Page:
Sean Donahue Archives
Nov. 22, 2023—A study comparing two surgical methods for repairing childhood intermittent exotropia (a common form of strabismus or eye misalignment, in which one or both eyes sometimes turn outward) were unable to detect a significant difference in the two methods.
Jul. 19, 2022—A policy statement from Vanderbilt and other institutions says it’s essential that pediatricians and other clinicians know how to screen, identify and initiate clinical management of visual symptoms after this common childhood injury.
Aug. 1, 2019—A new group called Access to Investigational Medicine is assisting clinicians who want to seek compassionate use of investigational therapies for their patients.
Jun. 26, 2019—Cataracts are uncommon in babies but when they occur the cloudy lenses must be removed without delay or blindness may result.
Aug. 17, 2017—Sean Donahue, M.D., Ph.D., Sam and Darthea Coleman Professor of Pediatric Ophthalmology at Vanderbilt, recently received the Bonnie Strickland Champion for Children’s Vision Award.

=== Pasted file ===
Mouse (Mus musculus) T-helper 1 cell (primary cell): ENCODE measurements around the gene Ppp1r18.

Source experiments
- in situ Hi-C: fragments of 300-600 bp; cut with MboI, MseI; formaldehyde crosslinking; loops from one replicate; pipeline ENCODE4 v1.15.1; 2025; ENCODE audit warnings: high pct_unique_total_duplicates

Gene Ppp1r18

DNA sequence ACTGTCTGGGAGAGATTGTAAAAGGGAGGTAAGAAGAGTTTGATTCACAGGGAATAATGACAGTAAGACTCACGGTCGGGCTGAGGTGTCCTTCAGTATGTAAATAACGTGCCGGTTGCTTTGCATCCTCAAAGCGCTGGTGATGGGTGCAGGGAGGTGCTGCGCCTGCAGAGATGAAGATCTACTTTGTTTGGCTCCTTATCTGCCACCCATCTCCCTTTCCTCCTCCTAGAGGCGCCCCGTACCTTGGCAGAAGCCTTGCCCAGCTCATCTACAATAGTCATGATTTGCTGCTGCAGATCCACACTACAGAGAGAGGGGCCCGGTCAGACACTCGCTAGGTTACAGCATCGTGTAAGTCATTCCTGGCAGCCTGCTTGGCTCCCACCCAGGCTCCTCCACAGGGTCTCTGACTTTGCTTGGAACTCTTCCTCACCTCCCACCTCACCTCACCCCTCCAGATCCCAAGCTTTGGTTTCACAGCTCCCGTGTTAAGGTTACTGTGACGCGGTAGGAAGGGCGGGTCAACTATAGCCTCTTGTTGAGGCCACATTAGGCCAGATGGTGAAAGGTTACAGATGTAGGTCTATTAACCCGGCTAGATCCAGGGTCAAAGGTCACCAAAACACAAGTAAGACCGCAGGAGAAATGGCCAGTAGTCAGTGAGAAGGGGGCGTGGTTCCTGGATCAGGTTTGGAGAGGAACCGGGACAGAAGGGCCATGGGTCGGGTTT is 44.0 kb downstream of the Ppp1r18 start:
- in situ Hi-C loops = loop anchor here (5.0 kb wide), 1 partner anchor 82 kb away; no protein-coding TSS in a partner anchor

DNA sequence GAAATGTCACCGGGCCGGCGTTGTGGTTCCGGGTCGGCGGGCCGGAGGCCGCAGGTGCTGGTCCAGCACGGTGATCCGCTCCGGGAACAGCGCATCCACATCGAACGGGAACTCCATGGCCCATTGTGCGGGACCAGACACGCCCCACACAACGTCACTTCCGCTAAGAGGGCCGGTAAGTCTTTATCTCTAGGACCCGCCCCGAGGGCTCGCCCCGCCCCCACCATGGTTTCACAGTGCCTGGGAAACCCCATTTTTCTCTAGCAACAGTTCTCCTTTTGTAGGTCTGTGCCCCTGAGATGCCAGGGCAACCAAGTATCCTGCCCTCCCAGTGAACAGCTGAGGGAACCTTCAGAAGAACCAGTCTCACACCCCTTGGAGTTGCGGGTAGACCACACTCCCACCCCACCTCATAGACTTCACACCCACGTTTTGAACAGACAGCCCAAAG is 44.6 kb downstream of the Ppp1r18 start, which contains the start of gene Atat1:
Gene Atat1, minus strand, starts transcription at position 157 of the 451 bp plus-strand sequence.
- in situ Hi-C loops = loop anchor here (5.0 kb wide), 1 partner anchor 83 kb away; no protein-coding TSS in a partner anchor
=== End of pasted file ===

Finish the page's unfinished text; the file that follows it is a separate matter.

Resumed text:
Aug. 4, 2016—Sean Donahue, M.D., Ph.D., Sam and Darthea Coleman Professor of Pediatric Ophthalmology at Vanderbilt University Medical Center (VUMC), was recently named a Choosing Wisely Champion by the American Association for Pediatric Ophthalmology and Strabismus (AAPOS).
Jan. 14, 2016—The Children’s Diabetes Program at Monroe Carell Jr. Children’s Hospital at Vanderbilt recently unveiled its latest tool in helping to prevent diabetic retinopathy, the leading cause of acquired blindness in the United States.
Jan. 7, 2016—Sight is one of the most critical elements of a normal, happy life. When a child’s eyesight is threatened, his or her future stands to be permanently altered — and parents try to find the best treatment available.
Feb. 26, 2014—A new specialty clinic at the Monroe Carell Jr. Children’s Hospital at Vanderbilt is dedicated to investigating and treating a rare childhood disorder that causes partial — and sometimes nearly total — paralysis for unpredictable lengths of time.
Mar. 7, 2013—The American Association of Pediatric Ophthalmology and Strabismus (AAPOS) recently revised the guidelines for reporting the results from studies of preschool vision screening instruments.